Teddi Smith-Robillard has lived in Lexington off and on for many years, splitting time between here, New York and San Diego.
"I would stay long enough to clean up what trouble I was in and then I'd leave," the 74-year-old said.
Her troubles stemmed from alcohol addiction and some emotional problems that the alcohol was supposed to alleviate.
In Lexington in 1980, during one of her binges when she was in a generous mood and treating others around her to drinks, she wrote a few checks that she knew good and well would bounce.
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She pleaded guilty when charged with a felony and was sentenced to 21/2 years in jail.
When she had fulfilled her sentence, she went to San Diego, enrolled in college in her 40s, earned certificates and a degree, worked for a U.S. Representative, and voted.
She returned to Lexington permanently in 2006, but she didn't check her record until years later, thinking the representative she worked for had expunged it as he had promised.
Her record had been sealed instead and Smith-Robillard was still considered an ex-felon. Because of that, she could not vote in Kentucky, even though she had been voting in New York and in California.
See, a felony conviction in Kentucky tends to be a life sentence. Convicted felons here have a hard time finding employment, obtaining a license in certain professions, and living in certain places.
In fact, there is at least one local business that brags about not hiring ex-felons. So much for forgiveness and rehabilitation.
Smith-Robillard said she was glad she hadn't tried to vote, because if she had she would have been committing a crime.
"I hadn't worried about voting here because I never thought I would stay, especially after my mother died," she said.
But she did stay, and in 2012 she began working to restore her rights, including filling out an application and writing an essay about how her life has changed.
That's why on Nov. 6, 2012, some of her friends received phone calls at five minutes after 6 a.m.
"I was telling them I had voted," she said, excitement still in her voice.
And that is also why she will be in Frankfort on Wednesday, lobbying legislators, especially members of the Kentucky Senate, and attending the Voting Rights Lobby Day and Rally in Frankfort sponsored by Kentuckians for the Commonwealth.
The hope is that hundreds of people will show legislators how important it is to pass House Bill 70, which has been sponsored by Rep. Jesse Crenshaw, D-Lexington, for many years, and Senate Bill 15, both of which would allow former felons convicted of non-violent crimes to automatically regain their right to vote.
Passage of both bills means the measure would appear on a ballot so that Kentuckians could vote it up or down.
"I think it will pass this year," Smith-Robillard said. "Once you no longer owe the law enforcement or the courts, the parole or probation system, and you have met all their requirements, you are no longer a felon. Still, you can work, pay taxes, but you cannot vote. That is the felony right there."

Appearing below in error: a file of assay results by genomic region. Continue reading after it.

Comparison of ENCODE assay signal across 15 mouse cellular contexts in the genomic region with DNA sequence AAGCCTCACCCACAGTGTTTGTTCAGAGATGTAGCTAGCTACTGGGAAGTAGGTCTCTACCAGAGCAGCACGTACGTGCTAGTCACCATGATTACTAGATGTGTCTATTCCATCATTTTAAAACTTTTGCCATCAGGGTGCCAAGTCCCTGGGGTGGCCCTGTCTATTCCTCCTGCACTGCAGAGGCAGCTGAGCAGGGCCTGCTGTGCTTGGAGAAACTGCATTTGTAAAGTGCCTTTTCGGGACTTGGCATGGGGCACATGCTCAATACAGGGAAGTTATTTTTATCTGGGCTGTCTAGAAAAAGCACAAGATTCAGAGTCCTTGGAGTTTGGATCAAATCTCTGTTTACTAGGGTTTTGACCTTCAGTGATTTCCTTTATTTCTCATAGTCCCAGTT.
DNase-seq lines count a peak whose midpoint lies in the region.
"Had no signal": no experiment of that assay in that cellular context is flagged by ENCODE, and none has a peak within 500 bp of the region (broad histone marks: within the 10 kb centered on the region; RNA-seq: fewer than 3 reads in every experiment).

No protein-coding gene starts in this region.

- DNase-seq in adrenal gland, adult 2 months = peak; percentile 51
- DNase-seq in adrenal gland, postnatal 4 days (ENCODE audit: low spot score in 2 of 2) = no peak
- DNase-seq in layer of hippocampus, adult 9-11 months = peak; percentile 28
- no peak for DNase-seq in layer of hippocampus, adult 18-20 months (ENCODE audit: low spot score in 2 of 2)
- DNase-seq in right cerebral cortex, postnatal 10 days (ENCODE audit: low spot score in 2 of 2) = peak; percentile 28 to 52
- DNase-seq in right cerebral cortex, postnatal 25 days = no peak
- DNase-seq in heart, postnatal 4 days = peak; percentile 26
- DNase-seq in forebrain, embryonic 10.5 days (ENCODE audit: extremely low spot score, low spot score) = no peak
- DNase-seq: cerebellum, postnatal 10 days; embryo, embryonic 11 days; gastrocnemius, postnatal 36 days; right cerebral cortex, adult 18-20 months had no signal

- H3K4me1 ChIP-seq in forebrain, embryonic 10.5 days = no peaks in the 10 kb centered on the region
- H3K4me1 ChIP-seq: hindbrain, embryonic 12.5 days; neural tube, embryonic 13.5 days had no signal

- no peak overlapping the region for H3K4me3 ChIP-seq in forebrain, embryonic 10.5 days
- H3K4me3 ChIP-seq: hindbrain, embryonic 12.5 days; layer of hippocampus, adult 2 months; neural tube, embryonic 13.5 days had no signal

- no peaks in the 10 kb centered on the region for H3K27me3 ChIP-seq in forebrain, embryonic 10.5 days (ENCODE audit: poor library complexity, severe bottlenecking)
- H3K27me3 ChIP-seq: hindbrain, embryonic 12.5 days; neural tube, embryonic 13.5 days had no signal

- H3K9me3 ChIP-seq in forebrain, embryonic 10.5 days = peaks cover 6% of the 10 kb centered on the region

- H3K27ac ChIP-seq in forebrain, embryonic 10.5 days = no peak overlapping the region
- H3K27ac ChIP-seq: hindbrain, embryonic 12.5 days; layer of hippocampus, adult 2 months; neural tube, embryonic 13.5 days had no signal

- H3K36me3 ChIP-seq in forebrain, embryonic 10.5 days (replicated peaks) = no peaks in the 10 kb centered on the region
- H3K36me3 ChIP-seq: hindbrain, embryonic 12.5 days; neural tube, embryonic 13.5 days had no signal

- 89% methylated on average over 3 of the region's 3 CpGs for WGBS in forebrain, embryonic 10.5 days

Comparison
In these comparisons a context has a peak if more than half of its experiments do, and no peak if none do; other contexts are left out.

The tide does appear to be turning in Kentucky. Even Conservative Republican Sen. Rand Paul is in Smith-Robillard's corner. Paul has stated he will fight at the state and federal levels to have the voting rights of former felons automatically restored in most cases. In fact, he said he wanted to see some non-violent crimes reduced to misdemeanors, "so you don't get in that trap."
"If he can do that, then more power to him," said April M. Browning. "I tip my hat to him."
Browning has recently started the process to restore her right to vote after a felony drug conviction and release from five years of probation.
"It takes a very long time," she said. "It is a long, tedious and ridiculous process, especially for people who don't know their rights."
And that is the problem, said the Rev. Anthony Everett, founder and pastor of Nia Community of Faith. "It is not a very clear-cut process."
Everett said he knows of cases in which people started the process, made a technical error, resubmitted the paperwork, but were turned away because so much time had passed.
"A lot of people who have gone through it have been unsuccessful," he said.
But Browning is not about to give up.
"There is a point in life when everyone deserves a second chance," said Browning, 34. "I was 19 when I got my first felony, which wouldn't even be considered a felony today.
"I go to school full-time, I am a mother, and I have two jobs. I deserve to have a voice. I pay taxes, I deserve to be represented and so do many thousands of other Kentuckians who are disenfranchised for life."
Everett will be attending the rally and speaking to legislators, he said. Smith-Robillard will be there, too.
"Many of the people have records because of addictions," she said. "And most of them haven't committed a crime in 15, 20, 30 years."